(Trump: …and when you are a star, they let you do it. You can do anything
Bush: Whatever you want
Trump: Grab ‘em by the pussy. You can do anything.)
Indeed, many people with disabilities voted against Trump in the Election. Unlike the results of the Bloomberg Poll, disabled people voted against him not because he acted like an immature jerk in response to a reporter doing his job. Not because he made fun of a disabled journalist. They voted against him because he promoted policies that would dismantle supports people with disabilities need to live and be independent. On Wednesday morning, November 9, 2016, the day after the Election, Ari Ne-eman wrote "For the millions of Americans with disabilities who depend on Medicaid and the Affordable Care Act to access health care and public services that mean basic survival, it is policy -- not personal insult -- that has brought terror and despair in the aftermath of last night's Trump victory, (I'm a disabled American. Trump's policies will be a disaster for people like me, Vox, November 9, 2016).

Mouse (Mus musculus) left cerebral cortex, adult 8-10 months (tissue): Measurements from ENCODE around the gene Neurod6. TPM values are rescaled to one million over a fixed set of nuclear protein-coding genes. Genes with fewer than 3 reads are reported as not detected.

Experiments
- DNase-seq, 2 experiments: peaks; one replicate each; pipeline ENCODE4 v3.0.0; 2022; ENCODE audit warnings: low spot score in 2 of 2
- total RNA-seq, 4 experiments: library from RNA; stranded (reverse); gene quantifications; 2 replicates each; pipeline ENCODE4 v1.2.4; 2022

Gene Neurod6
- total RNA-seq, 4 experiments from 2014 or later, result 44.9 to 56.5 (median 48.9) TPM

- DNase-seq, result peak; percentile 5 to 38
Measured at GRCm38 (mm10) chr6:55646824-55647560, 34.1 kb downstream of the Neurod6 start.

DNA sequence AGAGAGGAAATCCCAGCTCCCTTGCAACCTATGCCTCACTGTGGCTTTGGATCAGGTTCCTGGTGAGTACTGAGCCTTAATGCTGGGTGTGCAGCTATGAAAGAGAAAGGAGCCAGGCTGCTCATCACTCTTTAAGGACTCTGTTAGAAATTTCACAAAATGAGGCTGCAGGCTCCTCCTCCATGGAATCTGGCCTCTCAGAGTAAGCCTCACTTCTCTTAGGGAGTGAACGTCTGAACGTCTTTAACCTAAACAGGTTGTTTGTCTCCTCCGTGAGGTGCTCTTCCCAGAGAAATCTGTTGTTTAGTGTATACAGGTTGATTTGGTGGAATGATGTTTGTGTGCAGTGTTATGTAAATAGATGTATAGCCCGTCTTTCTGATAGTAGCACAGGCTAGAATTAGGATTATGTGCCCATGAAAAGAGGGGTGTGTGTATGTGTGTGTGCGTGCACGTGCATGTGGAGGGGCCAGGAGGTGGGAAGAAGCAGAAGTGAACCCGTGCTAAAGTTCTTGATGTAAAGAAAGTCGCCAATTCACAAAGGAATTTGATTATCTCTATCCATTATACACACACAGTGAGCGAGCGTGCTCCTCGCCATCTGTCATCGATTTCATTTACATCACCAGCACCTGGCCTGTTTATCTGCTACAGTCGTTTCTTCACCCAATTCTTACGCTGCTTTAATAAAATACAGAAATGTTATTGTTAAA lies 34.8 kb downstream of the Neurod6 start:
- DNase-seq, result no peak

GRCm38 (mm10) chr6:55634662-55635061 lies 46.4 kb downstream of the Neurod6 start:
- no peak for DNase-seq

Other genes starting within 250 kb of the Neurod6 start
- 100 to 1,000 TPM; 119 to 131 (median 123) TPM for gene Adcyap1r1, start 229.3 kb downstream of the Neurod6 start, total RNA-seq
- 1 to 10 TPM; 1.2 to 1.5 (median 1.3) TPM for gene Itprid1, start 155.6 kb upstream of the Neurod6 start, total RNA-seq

It makes sense that if asked about disability issues of the 2016 Presidential Campaign, most people in the general public would remember Trump making fun a reporter over anything else. Personal insults resonate more strongly amongst a large general population than policy does. Personal insults are a stronger news hook than healthcare and the community supports that allow people with disabilities to live and be independent.
Yet, the Bloomberg Poll reveals more than what the general public regarded as unacceptable behavior from Trump during the campaign. I think the Bloomberg Poll from August of 2016 is an indication of the disconnect between public perception of the disabled population in the United States, and an awareness of how government policy impacts people with disabilities.